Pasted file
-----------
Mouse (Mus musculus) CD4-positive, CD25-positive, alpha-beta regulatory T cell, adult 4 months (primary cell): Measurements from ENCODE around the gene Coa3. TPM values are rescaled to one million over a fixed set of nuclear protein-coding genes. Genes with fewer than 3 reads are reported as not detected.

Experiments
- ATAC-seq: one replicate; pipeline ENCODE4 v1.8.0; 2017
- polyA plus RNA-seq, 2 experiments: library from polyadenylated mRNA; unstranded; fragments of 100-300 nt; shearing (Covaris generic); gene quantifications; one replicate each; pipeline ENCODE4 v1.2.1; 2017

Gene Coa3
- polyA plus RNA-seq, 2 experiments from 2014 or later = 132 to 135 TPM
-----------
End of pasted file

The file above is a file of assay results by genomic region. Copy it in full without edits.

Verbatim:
Mouse (Mus musculus) CD4-positive, CD25-positive, alpha-beta regulatory T cell, adult 4 months (primary cell): Measurements from ENCODE around the gene Coa3. TPM values are rescaled to one million over a fixed set of nuclear protein-coding genes. Genes with fewer than 3 reads are reported as not detected.

Experiments
- ATAC-seq: one replicate; pipeline ENCODE4 v1.8.0; 2017
- polyA plus RNA-seq, 2 experiments: library from polyadenylated mRNA; unstranded; fragments of 100-300 nt; shearing (Covaris generic); gene quantifications; one replicate each; pipeline ENCODE4 v1.2.1; 2017

Gene Coa3
- polyA plus RNA-seq, 2 experiments from 2014 or later = 132 to 135 TPM